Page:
European Journal of Forest Research

, Volume 129, Issue 3, pp 377–391 | Cite as

Evaluation of a process-based ecosystem model for long-term biomass and stand development of Eucalyptus globulus plantations

  • Peter Miehle
  • Rüdiger Grote
  • Michael Battaglia
  • Paul M. Feikema
  • Stefan K. Arndt
Original Paper

Abstract

Versatile process-oriented ecosystem models are discussed as promising tools for the analyses of ecosystem services beyond wood yield, such as catchment water yield, sequestration of carbon and greenhouse gas balances. However, long-term yield simulation is often regarded as a weakness of such versatile models. In this context, we present a multiple response evaluation of the modular, process-based forest growth model MoBiLE-PDT based on mensurational data from 38 permanent sample plots in commercial Eucalyptus globulus plantations in Australia followed from establishment to 8 years of stand age. MoBiLE-PDT is based on the PnET-N-DNDC model and considers nitrogen availability and drought stress dynamically in dependence on tree and stand properties as well as on climate and deposition. New tree dimensions are calculated directly from carbon allocated to sapwood and mortality is derived from stand density. Towards the end of the rotation, model efficiency E was 0.58 for stand volume (m3 ha−1) and 0.54 for aboveground biomass (t C ha−1). In a comparison with similar forest growth models evaluated against the same data only one had a better model efficiency, whereas MoBiLE-PDT was the most versatile model for the analyses of ecosystem services. Due to its modular structure, further model extensions for more ecological applications are easily possible.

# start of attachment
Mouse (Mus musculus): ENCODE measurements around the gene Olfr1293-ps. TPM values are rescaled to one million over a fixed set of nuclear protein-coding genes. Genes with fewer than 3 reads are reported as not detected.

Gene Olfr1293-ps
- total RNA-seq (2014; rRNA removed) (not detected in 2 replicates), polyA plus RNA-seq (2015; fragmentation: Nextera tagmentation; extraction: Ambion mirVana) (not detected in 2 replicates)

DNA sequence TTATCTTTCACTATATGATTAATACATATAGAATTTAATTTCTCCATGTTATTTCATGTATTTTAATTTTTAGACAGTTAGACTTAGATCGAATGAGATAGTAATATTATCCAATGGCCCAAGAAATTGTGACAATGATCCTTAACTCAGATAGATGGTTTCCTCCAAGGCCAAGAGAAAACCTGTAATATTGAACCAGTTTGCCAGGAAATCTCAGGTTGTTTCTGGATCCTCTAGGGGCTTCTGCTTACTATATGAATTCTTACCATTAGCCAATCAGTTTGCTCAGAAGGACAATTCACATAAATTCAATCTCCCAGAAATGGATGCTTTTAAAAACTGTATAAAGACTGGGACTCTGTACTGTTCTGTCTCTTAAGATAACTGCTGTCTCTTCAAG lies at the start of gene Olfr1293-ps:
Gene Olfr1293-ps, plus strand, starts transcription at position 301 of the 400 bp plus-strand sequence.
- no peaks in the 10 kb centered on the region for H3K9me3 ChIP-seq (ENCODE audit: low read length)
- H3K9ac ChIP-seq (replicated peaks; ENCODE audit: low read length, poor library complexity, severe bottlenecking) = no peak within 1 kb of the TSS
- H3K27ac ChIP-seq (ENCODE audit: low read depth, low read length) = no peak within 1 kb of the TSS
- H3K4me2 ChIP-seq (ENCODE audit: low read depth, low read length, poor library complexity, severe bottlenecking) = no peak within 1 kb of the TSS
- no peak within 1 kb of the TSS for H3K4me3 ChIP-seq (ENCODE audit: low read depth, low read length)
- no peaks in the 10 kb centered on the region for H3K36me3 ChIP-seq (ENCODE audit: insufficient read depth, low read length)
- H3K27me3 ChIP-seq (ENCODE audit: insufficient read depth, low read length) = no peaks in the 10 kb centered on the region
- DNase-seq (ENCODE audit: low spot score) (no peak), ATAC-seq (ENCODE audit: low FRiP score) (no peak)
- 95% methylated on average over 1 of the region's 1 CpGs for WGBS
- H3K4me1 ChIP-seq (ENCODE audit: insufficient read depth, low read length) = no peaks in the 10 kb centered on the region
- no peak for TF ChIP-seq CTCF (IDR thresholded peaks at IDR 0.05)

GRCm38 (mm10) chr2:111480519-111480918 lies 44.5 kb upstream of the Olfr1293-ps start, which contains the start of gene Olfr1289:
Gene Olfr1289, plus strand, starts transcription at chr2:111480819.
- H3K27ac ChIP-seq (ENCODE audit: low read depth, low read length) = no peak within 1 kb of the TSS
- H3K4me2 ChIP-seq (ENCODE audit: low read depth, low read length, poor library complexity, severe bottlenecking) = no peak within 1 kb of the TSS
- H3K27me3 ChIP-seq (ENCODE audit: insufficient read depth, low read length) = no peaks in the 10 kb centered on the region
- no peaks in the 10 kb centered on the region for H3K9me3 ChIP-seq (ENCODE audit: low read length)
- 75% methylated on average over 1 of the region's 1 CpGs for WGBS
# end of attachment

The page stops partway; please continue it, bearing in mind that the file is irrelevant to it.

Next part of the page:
Keywords

Eucalyptus globulus MoBiLE-PDT Forest growth Model coupling Process-based model Evaluation 

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Copyright information

© Springer-Verlag 2009

Authors and Affiliations

  • Peter Miehle
    • 1
  • Rüdiger Grote
    • 2
  • Michael Battaglia
    • 3
    • 4
  • Paul M. Feikema
    • 4
    • 5
  • Stefan K. Arndt
    • 1
  1. 1.Department of Forest and Ecosystem ScienceThe University of MelbourneRichmondAustralia
  2. 2.Forschungszentrum KarlsuheIMK-IFUGarmisch-PartenkirchenGermany
  3. 3.CSIRO Forest BiosciencesHobartAustralia
  4. 4.Cooperative Research Centre for ForestryCanberraAustralia
  5. 5.Department of Forest and Ecosystem ScienceThe University of MelbourneParkvilleAustralia

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